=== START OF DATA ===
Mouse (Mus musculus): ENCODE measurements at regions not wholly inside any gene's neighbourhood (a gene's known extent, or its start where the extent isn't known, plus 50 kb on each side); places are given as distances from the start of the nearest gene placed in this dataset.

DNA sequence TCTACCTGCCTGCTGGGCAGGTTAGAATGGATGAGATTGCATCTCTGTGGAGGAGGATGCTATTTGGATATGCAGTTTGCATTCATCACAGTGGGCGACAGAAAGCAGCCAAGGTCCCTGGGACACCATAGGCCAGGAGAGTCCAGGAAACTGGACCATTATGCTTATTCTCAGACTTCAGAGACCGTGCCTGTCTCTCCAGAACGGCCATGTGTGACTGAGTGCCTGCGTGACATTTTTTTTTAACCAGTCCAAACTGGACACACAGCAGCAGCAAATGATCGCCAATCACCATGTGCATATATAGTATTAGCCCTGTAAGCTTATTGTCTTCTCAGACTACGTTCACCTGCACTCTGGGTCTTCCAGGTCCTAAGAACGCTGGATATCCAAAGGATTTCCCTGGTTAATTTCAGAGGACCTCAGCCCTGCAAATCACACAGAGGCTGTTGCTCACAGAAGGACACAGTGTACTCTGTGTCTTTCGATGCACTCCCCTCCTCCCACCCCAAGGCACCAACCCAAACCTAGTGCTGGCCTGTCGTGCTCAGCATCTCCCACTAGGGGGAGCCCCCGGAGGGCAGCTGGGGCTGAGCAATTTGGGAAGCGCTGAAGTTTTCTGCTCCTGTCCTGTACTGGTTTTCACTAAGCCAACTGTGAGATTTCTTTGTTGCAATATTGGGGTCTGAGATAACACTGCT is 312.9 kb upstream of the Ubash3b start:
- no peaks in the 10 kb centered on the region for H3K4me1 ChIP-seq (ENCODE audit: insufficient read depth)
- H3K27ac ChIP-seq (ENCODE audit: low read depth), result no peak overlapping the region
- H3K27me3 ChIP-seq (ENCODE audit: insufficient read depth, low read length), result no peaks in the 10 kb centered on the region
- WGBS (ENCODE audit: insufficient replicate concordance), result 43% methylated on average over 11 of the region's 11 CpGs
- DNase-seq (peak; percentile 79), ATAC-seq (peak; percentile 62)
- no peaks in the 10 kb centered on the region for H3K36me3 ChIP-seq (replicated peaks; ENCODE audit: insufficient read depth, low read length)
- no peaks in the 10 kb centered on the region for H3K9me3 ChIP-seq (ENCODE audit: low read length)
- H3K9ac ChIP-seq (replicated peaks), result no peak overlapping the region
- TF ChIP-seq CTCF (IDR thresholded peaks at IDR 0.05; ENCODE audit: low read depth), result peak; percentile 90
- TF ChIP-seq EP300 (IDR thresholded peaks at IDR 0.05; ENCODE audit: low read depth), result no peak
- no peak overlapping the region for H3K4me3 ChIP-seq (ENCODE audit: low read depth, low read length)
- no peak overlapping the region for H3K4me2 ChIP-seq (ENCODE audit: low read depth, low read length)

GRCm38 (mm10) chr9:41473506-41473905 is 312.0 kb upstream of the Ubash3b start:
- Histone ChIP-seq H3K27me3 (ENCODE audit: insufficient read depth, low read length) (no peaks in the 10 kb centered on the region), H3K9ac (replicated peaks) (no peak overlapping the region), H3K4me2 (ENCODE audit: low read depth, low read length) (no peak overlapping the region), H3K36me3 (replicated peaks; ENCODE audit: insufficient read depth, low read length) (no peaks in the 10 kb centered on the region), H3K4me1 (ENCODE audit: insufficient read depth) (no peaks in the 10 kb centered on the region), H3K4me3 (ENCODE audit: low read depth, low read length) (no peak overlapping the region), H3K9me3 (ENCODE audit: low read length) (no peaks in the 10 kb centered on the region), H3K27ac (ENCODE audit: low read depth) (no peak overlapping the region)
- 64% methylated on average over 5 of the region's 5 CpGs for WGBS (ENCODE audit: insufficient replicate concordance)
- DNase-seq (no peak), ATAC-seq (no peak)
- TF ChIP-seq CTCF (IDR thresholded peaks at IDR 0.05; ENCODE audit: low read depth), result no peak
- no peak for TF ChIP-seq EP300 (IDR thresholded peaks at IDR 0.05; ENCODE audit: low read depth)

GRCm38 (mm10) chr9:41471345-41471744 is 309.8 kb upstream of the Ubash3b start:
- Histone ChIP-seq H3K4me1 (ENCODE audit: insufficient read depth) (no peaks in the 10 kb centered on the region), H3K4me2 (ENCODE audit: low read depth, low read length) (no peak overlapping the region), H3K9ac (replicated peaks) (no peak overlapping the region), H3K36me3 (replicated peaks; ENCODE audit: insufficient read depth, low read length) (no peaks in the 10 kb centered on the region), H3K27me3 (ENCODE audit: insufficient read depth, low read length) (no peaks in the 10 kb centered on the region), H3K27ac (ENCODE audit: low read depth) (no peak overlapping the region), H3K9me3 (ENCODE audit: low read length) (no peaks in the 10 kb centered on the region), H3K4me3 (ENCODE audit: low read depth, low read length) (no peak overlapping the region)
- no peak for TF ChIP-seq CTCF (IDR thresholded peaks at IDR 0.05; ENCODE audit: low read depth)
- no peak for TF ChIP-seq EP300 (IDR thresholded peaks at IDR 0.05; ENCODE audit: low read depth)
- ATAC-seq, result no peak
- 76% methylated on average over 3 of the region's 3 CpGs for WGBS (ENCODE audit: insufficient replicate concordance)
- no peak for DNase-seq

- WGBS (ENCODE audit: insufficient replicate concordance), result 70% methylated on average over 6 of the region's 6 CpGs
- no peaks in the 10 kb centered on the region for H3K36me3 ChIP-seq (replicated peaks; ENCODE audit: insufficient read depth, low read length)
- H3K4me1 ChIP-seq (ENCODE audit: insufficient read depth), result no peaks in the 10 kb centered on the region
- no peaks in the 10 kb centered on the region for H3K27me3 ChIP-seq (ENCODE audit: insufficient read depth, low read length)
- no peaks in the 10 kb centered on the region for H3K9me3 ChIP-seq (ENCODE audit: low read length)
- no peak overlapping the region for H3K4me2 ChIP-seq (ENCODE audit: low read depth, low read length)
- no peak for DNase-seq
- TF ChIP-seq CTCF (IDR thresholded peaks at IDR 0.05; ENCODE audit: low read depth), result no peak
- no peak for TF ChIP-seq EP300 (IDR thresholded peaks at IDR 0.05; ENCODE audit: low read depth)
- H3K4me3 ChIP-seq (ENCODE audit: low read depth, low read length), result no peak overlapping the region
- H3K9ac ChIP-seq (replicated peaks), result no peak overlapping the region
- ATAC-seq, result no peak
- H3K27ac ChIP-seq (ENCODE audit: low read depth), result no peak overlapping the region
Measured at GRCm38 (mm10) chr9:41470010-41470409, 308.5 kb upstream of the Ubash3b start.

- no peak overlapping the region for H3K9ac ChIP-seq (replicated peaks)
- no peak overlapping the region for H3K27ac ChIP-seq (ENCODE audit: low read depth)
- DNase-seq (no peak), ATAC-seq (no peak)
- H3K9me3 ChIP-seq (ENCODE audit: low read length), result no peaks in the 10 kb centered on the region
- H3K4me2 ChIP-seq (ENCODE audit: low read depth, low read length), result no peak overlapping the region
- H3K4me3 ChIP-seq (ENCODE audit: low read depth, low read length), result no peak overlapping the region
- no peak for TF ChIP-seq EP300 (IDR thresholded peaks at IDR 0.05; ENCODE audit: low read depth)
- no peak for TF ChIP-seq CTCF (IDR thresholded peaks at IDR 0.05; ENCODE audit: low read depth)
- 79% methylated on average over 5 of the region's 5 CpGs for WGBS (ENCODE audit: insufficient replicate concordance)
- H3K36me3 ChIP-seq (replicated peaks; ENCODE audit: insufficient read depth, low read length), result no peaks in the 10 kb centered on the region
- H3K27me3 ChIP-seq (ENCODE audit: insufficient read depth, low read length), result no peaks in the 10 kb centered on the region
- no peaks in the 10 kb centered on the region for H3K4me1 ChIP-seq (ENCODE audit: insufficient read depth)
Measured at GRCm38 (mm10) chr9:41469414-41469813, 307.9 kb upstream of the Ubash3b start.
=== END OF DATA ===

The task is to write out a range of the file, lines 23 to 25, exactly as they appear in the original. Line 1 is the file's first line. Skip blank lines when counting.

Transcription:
- no peak for TF ChIP-seq CTCF (IDR thresholded peaks at IDR 0.05; ENCODE audit: low read depth)
- no peak for TF ChIP-seq EP300 (IDR thresholded peaks at IDR 0.05; ENCODE audit: low read depth)
- ATAC-seq, result no peak